From the Kyushu Island earthquake to the Yangtze River basin flooding, Asia was again the worst hit as insured losses proliferated across the globe last year.


A year marred by a flurry of natural catastrophes and man-made disasters has seen global insured losses from disaster events soar by 42% year-on-year in 2016.

According to the latest Swiss Re Institute sigma, total economic losses from natural catastrophes and man-made disasters amounted to $175bn in 2016, almost twice the $94bn seen in 2015.

Global insured losses from disasters were $54bn in 2016, up from $38bn in the previous year.

The losses in 2016 – both economic and insured – were the highest since 2012 and reversed the downtrend of the last four years.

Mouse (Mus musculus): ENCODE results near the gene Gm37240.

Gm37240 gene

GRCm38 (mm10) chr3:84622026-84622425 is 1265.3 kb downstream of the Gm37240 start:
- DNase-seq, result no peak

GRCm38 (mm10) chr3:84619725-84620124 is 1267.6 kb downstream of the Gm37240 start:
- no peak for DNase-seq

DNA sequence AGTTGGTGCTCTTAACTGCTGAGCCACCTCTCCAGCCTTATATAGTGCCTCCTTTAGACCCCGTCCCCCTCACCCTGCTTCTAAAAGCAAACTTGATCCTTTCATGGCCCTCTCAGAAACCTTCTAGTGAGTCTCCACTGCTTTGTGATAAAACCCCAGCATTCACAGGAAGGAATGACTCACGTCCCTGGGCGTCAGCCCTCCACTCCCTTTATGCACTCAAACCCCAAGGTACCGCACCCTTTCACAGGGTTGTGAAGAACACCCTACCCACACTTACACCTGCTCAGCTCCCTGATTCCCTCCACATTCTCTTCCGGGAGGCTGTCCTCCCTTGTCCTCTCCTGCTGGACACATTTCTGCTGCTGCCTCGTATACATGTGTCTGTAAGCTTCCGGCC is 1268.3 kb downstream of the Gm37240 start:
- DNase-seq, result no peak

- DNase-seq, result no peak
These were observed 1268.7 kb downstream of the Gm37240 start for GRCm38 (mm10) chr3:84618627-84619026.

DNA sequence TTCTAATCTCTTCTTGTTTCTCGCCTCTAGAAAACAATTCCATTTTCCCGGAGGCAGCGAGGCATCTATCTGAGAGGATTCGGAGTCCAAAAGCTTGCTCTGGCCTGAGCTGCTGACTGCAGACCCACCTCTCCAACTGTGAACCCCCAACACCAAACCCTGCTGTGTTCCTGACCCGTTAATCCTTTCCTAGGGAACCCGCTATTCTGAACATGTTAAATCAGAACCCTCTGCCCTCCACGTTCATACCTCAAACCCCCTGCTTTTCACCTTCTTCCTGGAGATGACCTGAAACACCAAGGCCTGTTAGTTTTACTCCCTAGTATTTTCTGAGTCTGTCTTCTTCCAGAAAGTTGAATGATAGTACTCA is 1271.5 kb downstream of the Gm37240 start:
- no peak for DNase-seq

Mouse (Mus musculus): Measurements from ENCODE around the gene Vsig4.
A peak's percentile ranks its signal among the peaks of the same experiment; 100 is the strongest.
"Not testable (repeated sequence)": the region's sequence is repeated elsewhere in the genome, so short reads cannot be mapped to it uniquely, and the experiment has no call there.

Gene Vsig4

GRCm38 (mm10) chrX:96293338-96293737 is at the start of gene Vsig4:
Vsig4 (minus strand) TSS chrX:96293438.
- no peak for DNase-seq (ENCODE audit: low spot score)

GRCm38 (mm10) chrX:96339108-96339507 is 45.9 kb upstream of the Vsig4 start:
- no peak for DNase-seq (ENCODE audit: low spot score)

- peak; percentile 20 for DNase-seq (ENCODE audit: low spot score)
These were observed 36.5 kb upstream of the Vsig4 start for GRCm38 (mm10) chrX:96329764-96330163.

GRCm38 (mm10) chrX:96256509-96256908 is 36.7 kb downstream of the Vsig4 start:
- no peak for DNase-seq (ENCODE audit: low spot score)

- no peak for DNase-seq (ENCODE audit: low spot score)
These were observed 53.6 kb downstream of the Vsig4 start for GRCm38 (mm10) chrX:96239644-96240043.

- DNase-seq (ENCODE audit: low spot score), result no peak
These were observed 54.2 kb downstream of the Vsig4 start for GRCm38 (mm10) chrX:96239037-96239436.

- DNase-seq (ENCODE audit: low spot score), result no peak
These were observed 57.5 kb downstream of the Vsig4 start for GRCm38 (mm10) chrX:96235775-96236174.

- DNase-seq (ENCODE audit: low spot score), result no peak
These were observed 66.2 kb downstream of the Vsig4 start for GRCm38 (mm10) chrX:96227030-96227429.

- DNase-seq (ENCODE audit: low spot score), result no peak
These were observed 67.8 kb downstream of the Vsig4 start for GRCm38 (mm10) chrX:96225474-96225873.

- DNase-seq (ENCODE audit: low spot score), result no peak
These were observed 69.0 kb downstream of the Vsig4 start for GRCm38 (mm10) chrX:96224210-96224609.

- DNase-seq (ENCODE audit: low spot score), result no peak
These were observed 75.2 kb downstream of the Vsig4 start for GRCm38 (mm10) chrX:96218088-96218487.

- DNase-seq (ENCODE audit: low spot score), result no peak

Last year was a period which witnessed a high number of sizable disaster events, including earthquakes, storms, floods and wildfires across the globe.

Globally there were 327 disaster events in 2016, of which 191 were natural catastrophes and 136 were man-made.

As in the previous four years, Asia was worst hit in terms of the number of disaster events with 128 and resulting economic losses which sat at approximately $60bn.

The earthquake on Kyushu Island, Japan in April inflicted the heaviest economic losses, estimated to be between $25bn and $30bn.

There were also several severe flooding events in 2016. In China, there was extensive flooding along the Yangtze River basin in July.

The economic losses were estimated to be $22bn, making it the costliest Yangtze River flood event since 1998.

“In 2016, both economic and insured losses were close to their 10-year averages,” says Kurt Karl, chief economist, Swiss Re.

“Insured losses made up about 30% of total losses, with some areas faring much better because of higher insurance penetration.”